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Authors: Scilla James

Charlie's Gang

BOOK: Charlie's Gang
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Charlie's gang

Charlie's gang

SCILLA JAMES

For Ruby and Harry

Swift Publishing Ltd,

145-157, St John Street,

London,

EC1V 4PW

This book is a work of fiction. People, places, events and situations are the product of the author's imagination. Any resemblance to actual persons, living or dead, or historical events, is purely coincidental.

© Copyright Scilla James. All rights reserved.

No part of this book may be reproduced, stored in a retrieval system, or transmitted by any means without the written permission of the author.

First published by Swift Publishing in March 2015

ISBN: 978-0-9927154-2-7
ebook ISBN: 978-0-9927154-3-4

Contents

1
The Society of Superior Jack Russell Terriers (
No Rat Too Big
)

2
No Pest Too Small (Incorporated) (
Charlie's Gang
)

3
Charlie's Secret

4
Mrs Featherstone's Rats

5
Dr Mulligan's House

6
Beattie

7
Charlie meets Dora

8
Rat Hall

9
Charlie

10
Beattie

11
Darren

12
Timba

13
The Rescue Centre

14
Dora

15
Beattie

16
East Foxmould

17
East Foxmould Pest Control (Incorporated) (
Any Pest Any Size
)

1

The Society of Superior Jack Russell Terriers
(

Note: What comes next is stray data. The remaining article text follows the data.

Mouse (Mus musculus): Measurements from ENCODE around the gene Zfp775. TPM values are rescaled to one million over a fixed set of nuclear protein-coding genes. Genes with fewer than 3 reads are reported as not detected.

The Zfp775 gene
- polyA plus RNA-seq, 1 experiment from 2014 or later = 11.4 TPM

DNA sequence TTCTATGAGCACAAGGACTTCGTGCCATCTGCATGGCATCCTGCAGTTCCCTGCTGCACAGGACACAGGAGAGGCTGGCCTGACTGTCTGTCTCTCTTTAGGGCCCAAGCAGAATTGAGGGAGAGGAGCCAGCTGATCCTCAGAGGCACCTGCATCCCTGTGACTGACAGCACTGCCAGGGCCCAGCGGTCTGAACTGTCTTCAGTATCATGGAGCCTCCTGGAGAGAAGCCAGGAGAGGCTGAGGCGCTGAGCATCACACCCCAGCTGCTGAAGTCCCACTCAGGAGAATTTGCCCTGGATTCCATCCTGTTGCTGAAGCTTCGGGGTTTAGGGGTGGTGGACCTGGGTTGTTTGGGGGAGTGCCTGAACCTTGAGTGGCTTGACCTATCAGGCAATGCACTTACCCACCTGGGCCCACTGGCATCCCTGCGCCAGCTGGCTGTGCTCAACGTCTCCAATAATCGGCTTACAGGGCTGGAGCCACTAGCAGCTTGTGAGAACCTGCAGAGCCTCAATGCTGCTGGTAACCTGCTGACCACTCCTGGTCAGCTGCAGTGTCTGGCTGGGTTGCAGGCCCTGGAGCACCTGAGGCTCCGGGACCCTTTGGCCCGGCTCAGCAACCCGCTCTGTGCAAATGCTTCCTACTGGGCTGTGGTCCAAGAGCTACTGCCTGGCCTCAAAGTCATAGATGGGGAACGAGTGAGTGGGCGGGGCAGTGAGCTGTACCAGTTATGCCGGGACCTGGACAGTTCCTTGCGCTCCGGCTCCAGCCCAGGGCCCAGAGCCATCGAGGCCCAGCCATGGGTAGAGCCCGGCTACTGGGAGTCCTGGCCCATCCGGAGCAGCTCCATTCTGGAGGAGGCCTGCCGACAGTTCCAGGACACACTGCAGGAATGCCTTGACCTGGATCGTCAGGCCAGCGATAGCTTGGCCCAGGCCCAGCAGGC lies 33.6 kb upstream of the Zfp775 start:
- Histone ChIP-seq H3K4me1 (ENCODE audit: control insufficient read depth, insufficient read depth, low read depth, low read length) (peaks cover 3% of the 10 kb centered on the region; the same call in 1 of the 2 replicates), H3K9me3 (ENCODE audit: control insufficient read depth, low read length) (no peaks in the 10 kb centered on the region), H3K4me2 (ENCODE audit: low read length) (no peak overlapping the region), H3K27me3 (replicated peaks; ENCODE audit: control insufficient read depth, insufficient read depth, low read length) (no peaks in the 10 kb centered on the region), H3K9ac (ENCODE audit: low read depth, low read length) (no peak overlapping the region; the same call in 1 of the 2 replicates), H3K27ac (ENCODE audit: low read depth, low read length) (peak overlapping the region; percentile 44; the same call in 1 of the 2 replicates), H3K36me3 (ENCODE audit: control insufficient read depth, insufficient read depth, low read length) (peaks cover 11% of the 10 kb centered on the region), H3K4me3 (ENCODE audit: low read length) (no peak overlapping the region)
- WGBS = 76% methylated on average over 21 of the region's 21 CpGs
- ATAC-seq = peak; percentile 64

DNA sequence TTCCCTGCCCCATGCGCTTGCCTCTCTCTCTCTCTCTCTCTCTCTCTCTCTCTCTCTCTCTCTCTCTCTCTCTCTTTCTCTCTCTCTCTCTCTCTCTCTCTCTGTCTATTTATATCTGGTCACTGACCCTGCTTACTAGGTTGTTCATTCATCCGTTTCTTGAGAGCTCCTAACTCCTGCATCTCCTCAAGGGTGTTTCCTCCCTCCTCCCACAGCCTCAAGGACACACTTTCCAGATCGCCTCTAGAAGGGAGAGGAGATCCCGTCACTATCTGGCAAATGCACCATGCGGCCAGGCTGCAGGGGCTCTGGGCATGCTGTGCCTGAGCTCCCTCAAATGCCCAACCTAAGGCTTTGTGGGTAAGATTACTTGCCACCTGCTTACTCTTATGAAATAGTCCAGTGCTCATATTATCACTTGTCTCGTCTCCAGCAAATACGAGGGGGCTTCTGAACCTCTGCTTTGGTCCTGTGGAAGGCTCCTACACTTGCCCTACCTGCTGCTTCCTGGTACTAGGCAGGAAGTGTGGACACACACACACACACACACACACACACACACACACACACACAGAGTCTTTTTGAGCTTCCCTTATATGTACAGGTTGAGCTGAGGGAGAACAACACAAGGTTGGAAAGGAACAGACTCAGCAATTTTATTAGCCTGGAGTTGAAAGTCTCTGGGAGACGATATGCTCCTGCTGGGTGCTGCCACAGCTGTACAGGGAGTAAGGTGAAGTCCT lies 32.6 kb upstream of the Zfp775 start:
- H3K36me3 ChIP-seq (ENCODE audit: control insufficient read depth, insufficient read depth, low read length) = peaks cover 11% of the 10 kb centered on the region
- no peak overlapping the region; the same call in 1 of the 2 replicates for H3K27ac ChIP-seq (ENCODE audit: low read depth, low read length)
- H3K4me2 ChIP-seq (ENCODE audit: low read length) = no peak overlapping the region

No Rat Too Big
)

Dora remembered the day she and her puppies arrived at the Dog Rescue Centre. The farm they'd lived at had been sold and Mr Gibbons, the farmer, had been moved into a special home for old farmers. She remembered the ambulance men who'd come to take him away, and how they'd laughed when he'd begged them to break the rules and take an enormous portrait in the ambulance with them – a portrait of Dora herself and her puppies.

‘If I can't have my girls with me I must at least have my picture of them,' Mr Gibbons said.

‘Most people want a picture of their grandchildren,' said one of the drivers, ‘but all right. Budge up and we'll try and fit it in the back. But don't tell anyone! I'll pop it up to your room when no-one's looking.'

As Dora watched poor old Mr Gibbons being carried into the back of the ambulance, and before she had time to feel sad or to worry about what might happen next, a car arrived and a woman in yellow overalls came and picked her up and placed her carefully, with her young family, Allie, Meg and Beattie, into a cardboard box. The lid closed and Dora could feel them all being driven away.

The Dog Rescue Centre wasn't a bad place. Once Dora and her family had been bathed with some funny smelling stuff, wormed, microchipped and fed, they were given a comfortable pen to sleep in.

‘Ah, they're so sweet!' said Alison, one of the Rescue Centre workers. ‘Fancy having to get rid of all four of them! Poor old Mr Gibbons. I told him we'll do our best to find new homes for them and set his mind at rest, although Jack Russell terriers aren't too popular at the moment.'

Dora didn't like the sound of that. How many homes? Did that mean they'd be separated? She wanted a home for herself
and
her daughters. And what did the girl mean by saying that Jack Russell terriers weren't too popular at the moment? When anyone with any sense would know they were the cleverest of dogs, and should be the most popular of all breeds?

But one Sunday two men came and took Beattie away. Brian Wilson was a removal man
(Utterly Reliable Man & Van)